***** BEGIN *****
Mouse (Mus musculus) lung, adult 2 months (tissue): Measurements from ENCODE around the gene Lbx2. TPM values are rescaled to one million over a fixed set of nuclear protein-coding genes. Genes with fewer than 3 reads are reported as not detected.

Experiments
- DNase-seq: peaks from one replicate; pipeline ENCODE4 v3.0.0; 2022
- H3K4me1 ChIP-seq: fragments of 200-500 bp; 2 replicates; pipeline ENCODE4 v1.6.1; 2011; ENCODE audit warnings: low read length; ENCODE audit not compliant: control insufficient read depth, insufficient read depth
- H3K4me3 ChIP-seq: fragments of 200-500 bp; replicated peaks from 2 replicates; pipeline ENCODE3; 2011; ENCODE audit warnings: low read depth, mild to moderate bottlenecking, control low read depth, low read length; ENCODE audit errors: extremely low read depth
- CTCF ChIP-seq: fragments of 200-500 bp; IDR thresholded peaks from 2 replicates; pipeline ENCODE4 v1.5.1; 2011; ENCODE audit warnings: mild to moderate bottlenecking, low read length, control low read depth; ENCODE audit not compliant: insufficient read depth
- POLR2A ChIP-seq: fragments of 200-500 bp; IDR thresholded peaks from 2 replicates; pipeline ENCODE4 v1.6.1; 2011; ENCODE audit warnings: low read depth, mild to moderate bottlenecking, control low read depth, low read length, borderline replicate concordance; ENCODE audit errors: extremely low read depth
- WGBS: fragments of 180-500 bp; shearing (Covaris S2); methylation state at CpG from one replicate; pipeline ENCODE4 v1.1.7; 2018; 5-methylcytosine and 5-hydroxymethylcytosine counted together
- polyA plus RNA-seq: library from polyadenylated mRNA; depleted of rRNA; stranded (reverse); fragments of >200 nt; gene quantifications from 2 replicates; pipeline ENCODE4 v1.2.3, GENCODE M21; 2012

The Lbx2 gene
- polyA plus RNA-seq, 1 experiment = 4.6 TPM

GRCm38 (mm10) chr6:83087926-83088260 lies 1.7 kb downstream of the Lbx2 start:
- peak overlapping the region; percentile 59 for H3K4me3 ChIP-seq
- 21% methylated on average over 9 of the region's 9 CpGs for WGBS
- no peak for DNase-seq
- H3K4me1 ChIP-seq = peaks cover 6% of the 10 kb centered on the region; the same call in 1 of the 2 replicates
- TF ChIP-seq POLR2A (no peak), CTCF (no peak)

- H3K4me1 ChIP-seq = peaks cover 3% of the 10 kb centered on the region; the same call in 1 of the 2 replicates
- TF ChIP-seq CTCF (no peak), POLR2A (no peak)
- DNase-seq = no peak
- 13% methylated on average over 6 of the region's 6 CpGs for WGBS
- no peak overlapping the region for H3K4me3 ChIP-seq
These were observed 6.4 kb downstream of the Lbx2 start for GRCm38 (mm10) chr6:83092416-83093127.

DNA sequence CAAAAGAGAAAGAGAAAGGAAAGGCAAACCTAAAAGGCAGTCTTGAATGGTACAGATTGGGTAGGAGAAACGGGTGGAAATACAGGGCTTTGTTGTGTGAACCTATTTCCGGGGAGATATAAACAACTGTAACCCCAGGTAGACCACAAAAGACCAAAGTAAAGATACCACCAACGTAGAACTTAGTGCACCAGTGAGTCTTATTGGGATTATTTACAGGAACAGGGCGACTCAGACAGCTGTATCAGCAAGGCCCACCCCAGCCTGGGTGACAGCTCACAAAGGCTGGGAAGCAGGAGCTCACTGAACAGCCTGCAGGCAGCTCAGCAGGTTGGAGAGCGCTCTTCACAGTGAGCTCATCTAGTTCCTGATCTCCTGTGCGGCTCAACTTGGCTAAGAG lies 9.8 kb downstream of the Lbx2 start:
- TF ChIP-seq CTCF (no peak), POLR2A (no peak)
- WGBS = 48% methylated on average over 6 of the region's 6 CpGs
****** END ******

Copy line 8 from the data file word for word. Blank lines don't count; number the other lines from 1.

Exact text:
- WGBS: fragments of 180-500 bp; shearing (Covaris S2); methylation state at CpG from one replicate; pipeline ENCODE4 v1.1.7; 2018; 5-methylcytosine and 5-hydroxymethylcytosine counted together